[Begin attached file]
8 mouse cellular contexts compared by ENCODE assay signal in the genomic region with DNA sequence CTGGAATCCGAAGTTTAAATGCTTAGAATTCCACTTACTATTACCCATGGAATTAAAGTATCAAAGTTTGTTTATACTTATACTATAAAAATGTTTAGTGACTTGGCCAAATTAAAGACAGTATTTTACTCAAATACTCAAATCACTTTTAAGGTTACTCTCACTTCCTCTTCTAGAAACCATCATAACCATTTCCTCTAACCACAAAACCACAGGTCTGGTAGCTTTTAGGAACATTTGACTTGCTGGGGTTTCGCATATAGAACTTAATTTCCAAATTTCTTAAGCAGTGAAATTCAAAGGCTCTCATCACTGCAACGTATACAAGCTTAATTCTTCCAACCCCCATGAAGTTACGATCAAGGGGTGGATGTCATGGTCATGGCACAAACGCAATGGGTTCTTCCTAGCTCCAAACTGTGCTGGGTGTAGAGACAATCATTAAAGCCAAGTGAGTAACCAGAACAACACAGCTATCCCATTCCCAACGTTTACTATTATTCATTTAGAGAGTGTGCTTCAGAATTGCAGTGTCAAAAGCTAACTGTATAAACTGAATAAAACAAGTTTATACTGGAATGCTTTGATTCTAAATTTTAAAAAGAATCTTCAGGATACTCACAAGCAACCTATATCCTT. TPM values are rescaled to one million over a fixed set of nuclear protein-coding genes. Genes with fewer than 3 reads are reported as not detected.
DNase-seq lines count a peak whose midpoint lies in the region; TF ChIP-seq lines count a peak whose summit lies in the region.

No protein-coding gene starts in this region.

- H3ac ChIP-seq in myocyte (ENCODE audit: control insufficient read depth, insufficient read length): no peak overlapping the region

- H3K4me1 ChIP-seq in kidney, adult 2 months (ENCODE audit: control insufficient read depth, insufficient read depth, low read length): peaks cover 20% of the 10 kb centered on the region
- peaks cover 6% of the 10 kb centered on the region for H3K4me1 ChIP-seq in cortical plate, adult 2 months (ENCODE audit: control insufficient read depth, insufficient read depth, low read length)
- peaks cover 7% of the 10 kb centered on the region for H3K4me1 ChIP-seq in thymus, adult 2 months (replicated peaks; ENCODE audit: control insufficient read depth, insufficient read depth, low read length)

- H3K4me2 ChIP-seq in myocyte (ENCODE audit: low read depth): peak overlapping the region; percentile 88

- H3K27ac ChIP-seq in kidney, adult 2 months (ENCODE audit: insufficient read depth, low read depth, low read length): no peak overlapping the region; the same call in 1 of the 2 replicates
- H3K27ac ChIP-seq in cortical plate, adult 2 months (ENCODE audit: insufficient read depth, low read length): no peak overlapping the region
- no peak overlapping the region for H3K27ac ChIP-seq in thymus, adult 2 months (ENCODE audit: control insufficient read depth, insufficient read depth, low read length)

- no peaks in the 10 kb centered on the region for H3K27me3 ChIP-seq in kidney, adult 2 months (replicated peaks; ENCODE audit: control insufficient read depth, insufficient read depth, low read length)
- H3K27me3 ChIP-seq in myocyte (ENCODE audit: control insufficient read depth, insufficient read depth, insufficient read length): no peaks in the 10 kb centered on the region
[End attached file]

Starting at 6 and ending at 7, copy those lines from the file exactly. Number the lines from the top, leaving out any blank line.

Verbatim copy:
- peaks cover 6% of the 10 kb centered on the region for H3K4me1 ChIP-seq in cortical plate, adult 2 months (ENCODE audit: control insufficient read depth, insufficient read depth, low read length)
- peaks cover 7% of the 10 kb centered on the region for H3K4me1 ChIP-seq in thymus, adult 2 months (replicated peaks; ENCODE audit: control insufficient read depth, insufficient read depth, low read length)